Houses Aren't Just For Couples

From the time she graduated from college in 1993, Annie McDonnell dreamed of owning her own home. She liked the idea of building equity rather than "throwing away money on rent" and living without landlord restrictions on her cat and dog. To save for a downpayment, McDonnell lived rent-free with her parents on Long Island, N.Y., and commuted to Scholastic Publishers in Manhattan, where she is a production editor. Last December, McDonnell, 29, bought a two-bedroom ranch near her parents. "It feels great to own my own home and do whatever I want to it," she says.

If you're a single woman and have thought about buying your own home, you're not alone. Single women are the second-largest segment of home buyers, behind married couples. They make up 18% of those who purchase a home, vs. 9% for single men, according to 1999 data from the National Association of Realtors. And, reports the U.S. Census Bureau, more single women owned single-family homes than rented them.

FEWER HURDLES. What's behind this trend? In large part, women have the same reasons as other people buying homes: to take advantage of tax deductions and to build equity. In addition, the sociological and financial barriers that once kept unmarried females from buying homes are crumbling. Government programs that encourage home buying have made it easier for single women and single mothers to qualify. And as women earn more, they're able to afford a home on their own. "Women care about their finances and want to take responsibility, rather than wait for a white knight to come along," says Peggy Cabaniss, a financial adviser in Orinda, Calif.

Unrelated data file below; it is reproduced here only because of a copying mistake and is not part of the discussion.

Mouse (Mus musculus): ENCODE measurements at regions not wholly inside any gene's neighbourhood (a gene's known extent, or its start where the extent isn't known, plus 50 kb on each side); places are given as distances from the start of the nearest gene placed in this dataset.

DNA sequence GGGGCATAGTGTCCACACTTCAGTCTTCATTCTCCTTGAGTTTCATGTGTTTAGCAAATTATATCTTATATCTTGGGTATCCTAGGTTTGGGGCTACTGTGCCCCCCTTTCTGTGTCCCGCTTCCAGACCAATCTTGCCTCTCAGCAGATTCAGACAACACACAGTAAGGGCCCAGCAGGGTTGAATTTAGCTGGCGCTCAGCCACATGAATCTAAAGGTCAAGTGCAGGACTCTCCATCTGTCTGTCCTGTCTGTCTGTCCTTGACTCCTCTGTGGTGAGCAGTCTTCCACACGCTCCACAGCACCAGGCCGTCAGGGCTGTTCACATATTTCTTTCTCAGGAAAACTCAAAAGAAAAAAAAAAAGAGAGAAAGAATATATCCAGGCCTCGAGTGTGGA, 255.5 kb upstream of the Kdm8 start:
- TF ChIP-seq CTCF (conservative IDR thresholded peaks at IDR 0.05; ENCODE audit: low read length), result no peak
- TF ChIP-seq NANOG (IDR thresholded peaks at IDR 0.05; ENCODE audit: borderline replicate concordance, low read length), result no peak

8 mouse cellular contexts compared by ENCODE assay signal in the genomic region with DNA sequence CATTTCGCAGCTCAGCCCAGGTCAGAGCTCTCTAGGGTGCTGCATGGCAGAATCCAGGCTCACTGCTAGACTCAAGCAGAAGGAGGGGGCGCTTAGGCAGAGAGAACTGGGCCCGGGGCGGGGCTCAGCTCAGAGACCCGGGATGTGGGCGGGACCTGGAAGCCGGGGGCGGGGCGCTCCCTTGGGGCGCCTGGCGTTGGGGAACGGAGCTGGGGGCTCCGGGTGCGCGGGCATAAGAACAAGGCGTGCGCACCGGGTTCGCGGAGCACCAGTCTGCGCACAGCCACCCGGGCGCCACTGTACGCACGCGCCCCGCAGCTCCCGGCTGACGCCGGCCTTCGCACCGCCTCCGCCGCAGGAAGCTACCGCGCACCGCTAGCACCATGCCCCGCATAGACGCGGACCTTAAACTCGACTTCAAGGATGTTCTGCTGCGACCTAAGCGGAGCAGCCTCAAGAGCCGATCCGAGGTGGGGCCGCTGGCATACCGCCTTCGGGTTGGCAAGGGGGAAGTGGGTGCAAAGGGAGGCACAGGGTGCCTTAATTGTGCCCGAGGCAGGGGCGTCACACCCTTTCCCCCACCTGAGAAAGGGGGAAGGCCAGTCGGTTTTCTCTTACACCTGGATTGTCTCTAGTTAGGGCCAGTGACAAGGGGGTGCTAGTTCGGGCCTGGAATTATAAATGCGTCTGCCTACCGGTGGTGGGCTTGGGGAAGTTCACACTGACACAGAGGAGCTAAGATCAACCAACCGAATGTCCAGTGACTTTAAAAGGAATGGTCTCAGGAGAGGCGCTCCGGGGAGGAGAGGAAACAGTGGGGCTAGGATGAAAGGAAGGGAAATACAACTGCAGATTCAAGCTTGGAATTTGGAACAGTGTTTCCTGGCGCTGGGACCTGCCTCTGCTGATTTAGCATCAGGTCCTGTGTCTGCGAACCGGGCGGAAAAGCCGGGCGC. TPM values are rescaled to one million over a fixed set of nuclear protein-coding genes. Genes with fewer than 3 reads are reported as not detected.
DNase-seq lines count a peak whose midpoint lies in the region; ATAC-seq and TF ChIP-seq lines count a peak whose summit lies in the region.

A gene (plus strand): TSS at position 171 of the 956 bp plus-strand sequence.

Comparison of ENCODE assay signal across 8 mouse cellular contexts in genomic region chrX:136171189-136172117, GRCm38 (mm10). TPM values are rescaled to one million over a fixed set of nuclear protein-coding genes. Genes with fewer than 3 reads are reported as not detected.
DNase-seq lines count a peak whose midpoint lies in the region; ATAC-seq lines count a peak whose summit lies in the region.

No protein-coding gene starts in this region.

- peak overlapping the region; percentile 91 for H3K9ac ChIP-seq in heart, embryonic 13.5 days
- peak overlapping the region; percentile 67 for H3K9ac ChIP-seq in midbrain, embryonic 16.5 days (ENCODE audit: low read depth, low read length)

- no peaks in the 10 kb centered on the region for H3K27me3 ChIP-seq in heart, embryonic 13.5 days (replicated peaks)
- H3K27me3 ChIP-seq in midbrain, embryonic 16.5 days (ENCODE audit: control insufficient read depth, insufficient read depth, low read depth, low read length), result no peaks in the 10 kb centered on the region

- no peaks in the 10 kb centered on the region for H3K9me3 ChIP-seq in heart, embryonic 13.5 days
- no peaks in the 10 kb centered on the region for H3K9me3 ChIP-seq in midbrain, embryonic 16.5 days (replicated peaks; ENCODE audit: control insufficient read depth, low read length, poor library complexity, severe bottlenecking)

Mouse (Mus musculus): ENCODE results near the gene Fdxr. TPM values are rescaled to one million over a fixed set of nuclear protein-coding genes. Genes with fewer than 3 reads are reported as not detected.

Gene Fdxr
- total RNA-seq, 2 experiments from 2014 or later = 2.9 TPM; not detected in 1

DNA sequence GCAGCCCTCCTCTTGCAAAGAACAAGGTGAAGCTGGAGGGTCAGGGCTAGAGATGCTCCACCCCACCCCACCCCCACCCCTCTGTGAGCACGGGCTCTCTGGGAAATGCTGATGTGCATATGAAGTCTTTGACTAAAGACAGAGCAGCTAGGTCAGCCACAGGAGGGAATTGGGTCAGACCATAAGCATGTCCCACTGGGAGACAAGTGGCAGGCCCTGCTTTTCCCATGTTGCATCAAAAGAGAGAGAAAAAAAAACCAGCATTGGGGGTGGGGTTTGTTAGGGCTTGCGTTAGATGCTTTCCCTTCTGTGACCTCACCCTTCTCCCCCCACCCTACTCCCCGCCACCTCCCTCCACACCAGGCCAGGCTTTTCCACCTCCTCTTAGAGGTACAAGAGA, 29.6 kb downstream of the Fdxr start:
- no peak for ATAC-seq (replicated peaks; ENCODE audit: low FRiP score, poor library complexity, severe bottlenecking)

Cabaniss' daughter, Jenny, a 27-year-old software engineer in Atlanta, bought her three-bedroom house in May. "I asked myself if I really had to live in a one-bedroom apartment just because I'm single," she says. Tax benefits motivated Cabaniss, but she had some concerns about the commitment before she made it. The decision to buy came easier after she reassured herself "that this home doesn't have to be permanent."

For those who need some monetary assistance, there are programs that help all qualifying first-time home buyers with lower downpayments and interest rates. McDonnell, for example, qualified for a New York state program as a first-time buyer and single wage earner on a limited income. She received a 6.5% mortgage, a full percentage point below the market rate.

NO PENALTY. If you've owned a home before, you might still qualify for a first-timer's program. Each state has different criteria, and even within states you'll find differences between fees and services for the loans. Also, first-time buyers can withdraw up to $10,000 of their individual retirement accounts for a downpayment without incurring the 10% penalty. For Federal Housing Administration loans, single parents count child-support payments as income and not as expenses.

Of course, even if financing isn't a problem, some women shrink from the other huge responsibility that goes with homeownership: repair and maintenance. For small jobs, the women we've spoken to have all done some themselves--more than a dozen home-repair books are targeted to women. But Valerie Carlson, 34, a Stamford (Conn.) public-relations executive, decided early on she couldn't strip the floors or clean the furnace in the three-bedroom home she bought in March. "There is always someone to hire who can do what you need if you can't do it yourself," says Carlson. She also suggests women tap friends and family members for advice and guidance when making the big decisions. "I liked the house a lot, but I didn't buy until I got a consensus," says Carlson.

McDonnell, Cabaniss, and Carlson are also enjoying the less tangible benefits, like the sense of empowerment. Says Cabaniss: "It's a neat feeling to know that I [bought my house] all by myself and no one helped me." That's what I call financial security.

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